The Rise in Dog Theft
- 26 Nov, 2015
It’s beyond understanding for most of us that anyone would even contemplate stealing a dog. But sadly, over the last few years, dog theft has continued to rise at a horrifying pace.
Getting accurate figures for just how many dogs have been stolen is difficult, as in general police only investigate crimes involving missing dogs if there is an associated crime, like robbery. What is apparent, however, is that in 2012, there were almost 120,000 stray dogs in the UK alone, according to estimates from the Dogs Trust survey.
Although this is a slight drop from 2011, it is a horrifying increase from the low of 97,000 in 2008. If just 2% of those dogs were stray as a result of having been stolen, that means over 2,000 dogs were the victims of dog-nappers in 2012 alone.
Sometimes, an increase in dog theft follows a spike in celebrity trends. After the Duke and Duchess of Cambridge adopted Lupo, there was a spate of thefts of cavaliers and spaniels.
Don’t think being a celebrity offers you any protection either – actress Sheridan Smith, from Gavin and Stacey and West End Stage Show Legally Blonde had her shar Pei stolen twice, although she did get her back both times.
Sometimes, criminal lowlifes think it’s funny – not to mention lucrative – to target dogs with the aim of extorting a reward out of their owners.
Sometimes dogs are stolen for breeding purposes – particularly small pedigrees. Sometimes, horrifyingly, dogs are targeted to be sold to labs for testing, used in drug smuggling, or involved in dog fights – even though dog fighting was officially banned in England and Wales in the early 19th century.
The breeds most often targeted by crooks vary from year to year, but at present the most popular dogs are spaniels (both cocker and springer), Labradors, Jack Russell and Staffordshire bull terriers, Chihuahuas, shi-tzus, lurchers, greyhounds and bulldogs.
And which areas are most at risk? Based on missing pet data, London appears to be most at risk, followed by the midlands, Northern Ireland, Wales. The South West, Scottish Borders and Highlands are least dangerous for our canine friends.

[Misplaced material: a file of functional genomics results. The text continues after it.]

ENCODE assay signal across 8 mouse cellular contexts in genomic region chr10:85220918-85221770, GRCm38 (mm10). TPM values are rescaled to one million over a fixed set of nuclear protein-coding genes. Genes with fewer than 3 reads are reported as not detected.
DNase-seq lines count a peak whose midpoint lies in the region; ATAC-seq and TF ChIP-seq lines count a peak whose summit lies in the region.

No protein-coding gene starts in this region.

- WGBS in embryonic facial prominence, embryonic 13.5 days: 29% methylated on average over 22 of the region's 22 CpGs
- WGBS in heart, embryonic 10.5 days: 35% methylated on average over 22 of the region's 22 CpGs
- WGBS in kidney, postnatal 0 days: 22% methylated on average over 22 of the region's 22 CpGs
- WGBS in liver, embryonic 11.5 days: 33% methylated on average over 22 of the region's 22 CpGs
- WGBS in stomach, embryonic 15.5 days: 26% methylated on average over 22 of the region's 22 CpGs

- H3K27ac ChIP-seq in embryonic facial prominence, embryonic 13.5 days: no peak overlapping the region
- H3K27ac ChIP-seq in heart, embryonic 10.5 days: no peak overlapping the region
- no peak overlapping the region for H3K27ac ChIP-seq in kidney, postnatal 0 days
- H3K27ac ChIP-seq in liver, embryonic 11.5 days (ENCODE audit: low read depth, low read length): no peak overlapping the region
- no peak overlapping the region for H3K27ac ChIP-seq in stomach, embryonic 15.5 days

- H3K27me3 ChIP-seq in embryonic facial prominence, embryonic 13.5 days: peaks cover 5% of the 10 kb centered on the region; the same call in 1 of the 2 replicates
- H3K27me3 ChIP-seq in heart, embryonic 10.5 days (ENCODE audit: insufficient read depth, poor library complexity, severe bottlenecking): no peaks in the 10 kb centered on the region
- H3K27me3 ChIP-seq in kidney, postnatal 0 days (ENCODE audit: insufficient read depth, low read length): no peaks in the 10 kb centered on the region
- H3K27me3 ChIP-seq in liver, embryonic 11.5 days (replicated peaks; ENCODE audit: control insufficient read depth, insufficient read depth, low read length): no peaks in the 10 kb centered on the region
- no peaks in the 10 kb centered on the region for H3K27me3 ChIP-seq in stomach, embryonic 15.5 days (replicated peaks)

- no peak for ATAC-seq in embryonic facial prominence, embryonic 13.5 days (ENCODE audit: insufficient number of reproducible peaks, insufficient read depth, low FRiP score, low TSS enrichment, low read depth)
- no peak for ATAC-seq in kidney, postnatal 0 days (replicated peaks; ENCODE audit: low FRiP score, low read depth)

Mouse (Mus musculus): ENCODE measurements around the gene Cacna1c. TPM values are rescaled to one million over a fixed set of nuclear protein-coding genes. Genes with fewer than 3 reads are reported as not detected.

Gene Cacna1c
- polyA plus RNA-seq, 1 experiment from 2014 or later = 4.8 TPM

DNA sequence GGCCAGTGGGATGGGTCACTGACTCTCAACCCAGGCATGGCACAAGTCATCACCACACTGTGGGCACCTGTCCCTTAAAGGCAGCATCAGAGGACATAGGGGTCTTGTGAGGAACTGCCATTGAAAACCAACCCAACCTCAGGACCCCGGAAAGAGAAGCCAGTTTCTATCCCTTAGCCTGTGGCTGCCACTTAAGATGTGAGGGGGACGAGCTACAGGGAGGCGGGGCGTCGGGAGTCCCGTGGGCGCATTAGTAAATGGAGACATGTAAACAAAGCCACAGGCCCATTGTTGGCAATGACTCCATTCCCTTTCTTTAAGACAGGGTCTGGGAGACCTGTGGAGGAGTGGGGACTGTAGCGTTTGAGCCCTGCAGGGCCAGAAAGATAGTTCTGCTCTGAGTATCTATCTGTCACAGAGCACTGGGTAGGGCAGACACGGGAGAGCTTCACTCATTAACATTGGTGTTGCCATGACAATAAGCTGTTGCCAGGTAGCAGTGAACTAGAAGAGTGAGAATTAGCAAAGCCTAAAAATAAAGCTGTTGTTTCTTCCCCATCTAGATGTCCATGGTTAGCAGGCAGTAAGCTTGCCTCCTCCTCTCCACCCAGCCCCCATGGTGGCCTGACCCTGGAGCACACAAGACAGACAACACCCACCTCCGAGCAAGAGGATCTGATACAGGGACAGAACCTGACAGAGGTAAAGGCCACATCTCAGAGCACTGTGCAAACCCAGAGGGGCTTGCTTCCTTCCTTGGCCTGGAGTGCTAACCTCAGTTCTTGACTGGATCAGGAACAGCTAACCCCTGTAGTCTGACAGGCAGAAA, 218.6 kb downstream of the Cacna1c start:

So how do you minimise the risk that your furry friend will be taken without consent?
When you’re out walking, try to stay away from isolated locations; there’s also some evidence that even dog-friendly beaches and parks where you can let Fido off the leash may be targets for dog thieves.
Make sure your pet is microchipped so he or she, and you, can be identified easily if found. From 2016 this will in any case become law in the UK. Make sure you have photographs of your dog, from every angle, and get your animal neutered. Not only is this responsible dog ownership, it makes it much less likely that your pet will be targeted for breeding purposes – especially if you store the information on a 2nd microchip.
If your dog does go missing, register the details with as many agencies as you can. It’s definitely a good idea to contact dog agencies – around 29% of dogs reported as missing are reunited with their owners when the owners contact the local authority or pound directly; a further 22% were reunited due to having a microchip.
Most importantly, don’t leave your dog alone if you can help it – whether it’s in a car, tied up outside a shop, or even outside in the back garden while you’re out at work. Look after your pet as you would any other valuable – or any other member of your family